12:00 AM, October 03, 2012 / LAST MODIFIED: 12:00 AM, October 03, 2012

Heroes of our time

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Inam Ahmed and Julfikar Ali Manik, from Ramu, Cox's Bazar

Even in the middle of mindless mayhem, sanity still prevails.
Meet the heroes -- Masud Rana, Harun, Osman, Mosharraf, Helal and Kamal -- who risked their lives to stop the Muslim mob from attacking the monasteries and Buddhists' houses.
As Ramu turned volatile with militant processions moving in every direction, as infuriating slogans flew in the air, as flames leaped all around, these few young men came out of their houses and took up sticks to defend the Buddhists.
Saturday night. Masud and his friends could feel that the mob was going to attack their neighbourhood as well.
Masud, a young man whose father was a valiant freedom fighter, said he was in shock. Why should they attack all the Buddhists for the mistake of one? He could not find an answer.
The procession came around 8:30pm. A group of 50 to 60 young men armed with sticks and machetes. Rana and his friends were no match for them.
“We are only six and they were a big group,” Osman thought. “Can we defend ourselves? But these are all local people and they know us well. They cannot harm us.”
So they held their ground and faced the invaders.
“Why are you doing this? Is this what Islam preaches? Why do you want to punish all Buddhists for the fault of one?” Rana shouted at the crowd.
“We want Uttam's head. Give him to us,” the crowd roared. Uttam is the person whose Facebook was tagged in a photograph maligning Islam.
“Uttam does not live here,” Osman shouted back. “It is only his father's house. Go away.”
The crowd argued for some time, but they were hesitant. After all, they were all from the same locality.
The mob turned back and went away. But Rana and his friends were not very sure as news after news arrived of the atrocities. So they called some of their relatives to come and join them. After a while, they grew in number to about 30.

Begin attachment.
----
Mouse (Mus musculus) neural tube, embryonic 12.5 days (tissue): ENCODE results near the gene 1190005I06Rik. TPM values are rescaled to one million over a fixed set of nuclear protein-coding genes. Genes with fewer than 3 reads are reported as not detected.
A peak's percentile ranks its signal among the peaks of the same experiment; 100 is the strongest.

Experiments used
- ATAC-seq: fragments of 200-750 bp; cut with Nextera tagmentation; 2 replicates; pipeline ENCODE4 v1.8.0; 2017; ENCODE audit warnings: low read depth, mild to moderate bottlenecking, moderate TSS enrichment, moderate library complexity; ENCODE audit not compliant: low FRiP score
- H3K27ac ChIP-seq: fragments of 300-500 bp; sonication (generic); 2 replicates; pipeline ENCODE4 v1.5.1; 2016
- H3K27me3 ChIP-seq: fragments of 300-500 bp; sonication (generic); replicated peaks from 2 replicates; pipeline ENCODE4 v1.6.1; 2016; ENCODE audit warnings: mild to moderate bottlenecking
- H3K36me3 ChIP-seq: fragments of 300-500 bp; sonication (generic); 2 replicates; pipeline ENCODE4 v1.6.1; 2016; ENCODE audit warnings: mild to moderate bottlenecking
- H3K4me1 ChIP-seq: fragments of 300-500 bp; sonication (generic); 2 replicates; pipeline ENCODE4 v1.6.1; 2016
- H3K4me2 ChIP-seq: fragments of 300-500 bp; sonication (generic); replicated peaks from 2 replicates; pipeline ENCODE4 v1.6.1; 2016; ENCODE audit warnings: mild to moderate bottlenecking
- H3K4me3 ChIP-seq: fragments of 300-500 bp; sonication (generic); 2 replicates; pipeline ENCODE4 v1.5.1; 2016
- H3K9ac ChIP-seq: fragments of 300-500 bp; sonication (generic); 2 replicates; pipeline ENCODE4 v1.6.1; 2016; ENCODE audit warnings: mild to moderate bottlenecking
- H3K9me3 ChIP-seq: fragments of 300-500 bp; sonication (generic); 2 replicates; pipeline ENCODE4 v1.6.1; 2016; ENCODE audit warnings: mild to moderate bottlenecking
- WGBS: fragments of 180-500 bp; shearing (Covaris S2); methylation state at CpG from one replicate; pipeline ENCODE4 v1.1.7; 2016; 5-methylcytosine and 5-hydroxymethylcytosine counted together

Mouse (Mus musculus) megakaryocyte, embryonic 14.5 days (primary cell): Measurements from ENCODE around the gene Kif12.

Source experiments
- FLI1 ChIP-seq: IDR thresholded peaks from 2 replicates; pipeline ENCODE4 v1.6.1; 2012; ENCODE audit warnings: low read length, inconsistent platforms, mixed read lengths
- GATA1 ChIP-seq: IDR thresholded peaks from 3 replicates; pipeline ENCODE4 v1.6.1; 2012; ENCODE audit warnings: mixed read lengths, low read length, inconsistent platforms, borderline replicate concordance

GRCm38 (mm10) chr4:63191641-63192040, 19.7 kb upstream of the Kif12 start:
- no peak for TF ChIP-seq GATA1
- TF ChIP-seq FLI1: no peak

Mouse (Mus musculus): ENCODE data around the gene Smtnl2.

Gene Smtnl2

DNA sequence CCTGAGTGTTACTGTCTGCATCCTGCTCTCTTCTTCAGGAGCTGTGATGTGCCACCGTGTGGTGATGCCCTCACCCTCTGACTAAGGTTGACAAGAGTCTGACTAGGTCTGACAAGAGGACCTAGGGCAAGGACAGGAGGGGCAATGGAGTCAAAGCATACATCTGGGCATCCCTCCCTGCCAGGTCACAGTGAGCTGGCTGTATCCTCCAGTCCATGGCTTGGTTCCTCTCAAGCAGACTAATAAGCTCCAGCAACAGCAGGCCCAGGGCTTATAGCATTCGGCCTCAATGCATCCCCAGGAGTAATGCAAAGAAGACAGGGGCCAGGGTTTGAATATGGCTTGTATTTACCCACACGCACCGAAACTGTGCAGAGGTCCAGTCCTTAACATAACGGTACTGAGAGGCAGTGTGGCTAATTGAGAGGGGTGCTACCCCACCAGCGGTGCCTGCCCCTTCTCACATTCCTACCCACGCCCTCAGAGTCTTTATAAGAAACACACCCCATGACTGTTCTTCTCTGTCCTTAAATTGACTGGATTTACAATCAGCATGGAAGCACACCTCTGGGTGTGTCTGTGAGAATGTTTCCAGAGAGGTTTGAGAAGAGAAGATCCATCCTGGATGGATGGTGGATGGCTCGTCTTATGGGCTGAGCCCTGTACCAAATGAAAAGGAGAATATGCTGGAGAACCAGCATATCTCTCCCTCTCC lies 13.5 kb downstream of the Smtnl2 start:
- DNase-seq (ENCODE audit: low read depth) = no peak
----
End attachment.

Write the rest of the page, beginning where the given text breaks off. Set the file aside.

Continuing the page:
Rana called the police, seeking help. A little later, six policemen came. The young men armed with sticks took up positions at the entrance to their neighbourhood.
True to their apprehension, the attackers returned around 11:30pm. It was a huge crowd of 400 to 500 people. It was even more militant. And none of them were from the locality. Some distinctly looked like Rohingyas as they had tucked their shirts inside their lungis. Some spoke in Rakhine dialect.
The young men told them to go back and blocked their way. But the mob was hurling abuses at them.
“If you are Muslims then you should join us,” some from the mob shouted. They were trying to push through the rickety human barricade.
Somebody started throwing stones at Rana and his friends. Osman was hit in the head and was bleeding. Somebody hit Mosharraf in his arm with a stick.
Then the barricade fell away. The mob rushed in like a tsunami. The homes of Buddhists were being battered. Somebody scaled the wall of a monastery and opened the gate from inside. The mob swept in.
Rana and his friends ran after them.
“This is not a Barua [Bangalee Buddhist] temple. This is a Rakhine temple,” Rana shouted, thinking this piece of information might dissuade the attackers.
But it did not. Someone set fire to a structure. Rana and his friends used their sticks to beat out the flame. Then he thought of another trick.
The young vigilantes started shouting, “Don't torch it! Don't! The Muslims' bazaar is just beside it. If you torch it, the whole market would be gutted. Muslims' houses will be gutted too!”
This had an immediate effect. The attackers were puzzled. They did not attempt to torch the temple again. But they vandalised the monastery.
They smashed the statues and went away.
Rana and his friends stood stupefied on the ground in front of the monastery of Cheranghata. They felt drained of all feelings and strength. They had tried and failed. Still they had tried.
A few kilometres away stood the oldest monastery of the country, Raung Kut Bihar, built some 2,700 years ago by the emperor Ashoka. It is a grand monastery. Inside the complex sits a beautiful modern structure that houses orphans.
On that fateful night, local headman Kamaluddin and a local leader Shehab were woken up by a phone call. The caller said Buddhist temples in Ramu were being torched.
They rushed out of their homes and saw the flames leaping in the distant.
The children! They must be saved! The thought passed through their minds. The monastery, a rare monument of history and culture, must be saved.
They rushed to the monastery and found the monks in stark fear. They had already shifted the children to a small house some distance away. But it was too crammed a place to accommodate 75 kids.
My villagers might come out and attack, Kamal thought. He and Shehab ran back and formed a small group. They stood guard at the entrance to their village and ordered all to stay indoors.
They spent the whole night there until the army came.
They heaved a sigh of relief and, their eyes red shot, went back to sleep. They were happy. Their heritage had been saved. Their prestige had been saved.

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